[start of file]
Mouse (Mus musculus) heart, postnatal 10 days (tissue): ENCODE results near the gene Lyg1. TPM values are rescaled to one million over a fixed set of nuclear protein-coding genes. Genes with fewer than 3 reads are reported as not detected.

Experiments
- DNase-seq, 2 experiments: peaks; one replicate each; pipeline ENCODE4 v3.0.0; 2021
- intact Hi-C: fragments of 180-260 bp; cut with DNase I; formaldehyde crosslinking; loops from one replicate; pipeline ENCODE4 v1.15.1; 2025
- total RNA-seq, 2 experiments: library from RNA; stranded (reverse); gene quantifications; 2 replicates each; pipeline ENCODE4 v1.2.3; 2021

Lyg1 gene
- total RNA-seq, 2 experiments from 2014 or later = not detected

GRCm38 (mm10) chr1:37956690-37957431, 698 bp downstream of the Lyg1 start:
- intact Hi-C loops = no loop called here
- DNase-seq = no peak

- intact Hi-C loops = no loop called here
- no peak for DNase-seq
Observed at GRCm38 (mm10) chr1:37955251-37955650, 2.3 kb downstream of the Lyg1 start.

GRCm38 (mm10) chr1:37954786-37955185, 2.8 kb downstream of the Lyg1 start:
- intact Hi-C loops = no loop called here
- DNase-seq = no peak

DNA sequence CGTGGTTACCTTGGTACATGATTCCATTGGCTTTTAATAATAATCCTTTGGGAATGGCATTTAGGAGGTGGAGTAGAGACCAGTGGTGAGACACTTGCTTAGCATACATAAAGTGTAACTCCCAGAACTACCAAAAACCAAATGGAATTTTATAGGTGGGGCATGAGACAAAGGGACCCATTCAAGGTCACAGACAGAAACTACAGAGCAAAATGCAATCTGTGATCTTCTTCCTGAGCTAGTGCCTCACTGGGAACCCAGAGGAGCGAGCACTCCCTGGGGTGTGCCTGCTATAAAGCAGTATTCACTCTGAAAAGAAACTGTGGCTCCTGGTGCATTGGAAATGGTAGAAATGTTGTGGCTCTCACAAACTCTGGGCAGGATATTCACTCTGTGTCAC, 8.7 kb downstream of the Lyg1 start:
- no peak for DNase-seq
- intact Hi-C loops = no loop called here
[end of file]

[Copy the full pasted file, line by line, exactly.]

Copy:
Mouse (Mus musculus) heart, postnatal 10 days (tissue): ENCODE results near the gene Lyg1. TPM values are rescaled to one million over a fixed set of nuclear protein-coding genes. Genes with fewer than 3 reads are reported as not detected.

Experiments
- DNase-seq, 2 experiments: peaks; one replicate each; pipeline ENCODE4 v3.0.0; 2021
- intact Hi-C: fragments of 180-260 bp; cut with DNase I; formaldehyde crosslinking; loops from one replicate; pipeline ENCODE4 v1.15.1; 2025
- total RNA-seq, 2 experiments: library from RNA; stranded (reverse); gene quantifications; 2 replicates each; pipeline ENCODE4 v1.2.3; 2021

Lyg1 gene
- total RNA-seq, 2 experiments from 2014 or later = not detected

GRCm38 (mm10) chr1:37956690-37957431, 698 bp downstream of the Lyg1 start:
- intact Hi-C loops = no loop called here
- DNase-seq = no peak

- intact Hi-C loops = no loop called here
- no peak for DNase-seq
Observed at GRCm38 (mm10) chr1:37955251-37955650, 2.3 kb downstream of the Lyg1 start.

GRCm38 (mm10) chr1:37954786-37955185, 2.8 kb downstream of the Lyg1 start:
- intact Hi-C loops = no loop called here
- DNase-seq = no peak

DNA sequence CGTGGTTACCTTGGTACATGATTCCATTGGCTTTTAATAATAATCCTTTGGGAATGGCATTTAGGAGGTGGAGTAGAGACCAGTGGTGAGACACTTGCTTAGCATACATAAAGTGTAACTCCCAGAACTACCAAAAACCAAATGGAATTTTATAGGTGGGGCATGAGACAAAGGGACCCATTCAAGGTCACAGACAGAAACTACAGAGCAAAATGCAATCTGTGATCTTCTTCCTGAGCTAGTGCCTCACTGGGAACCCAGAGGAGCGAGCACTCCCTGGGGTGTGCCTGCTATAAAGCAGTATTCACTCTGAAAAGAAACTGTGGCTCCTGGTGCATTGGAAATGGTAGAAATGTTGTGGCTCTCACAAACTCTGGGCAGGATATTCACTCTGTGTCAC, 8.7 kb downstream of the Lyg1 start:
- no peak for DNase-seq
- intact Hi-C loops = no loop called here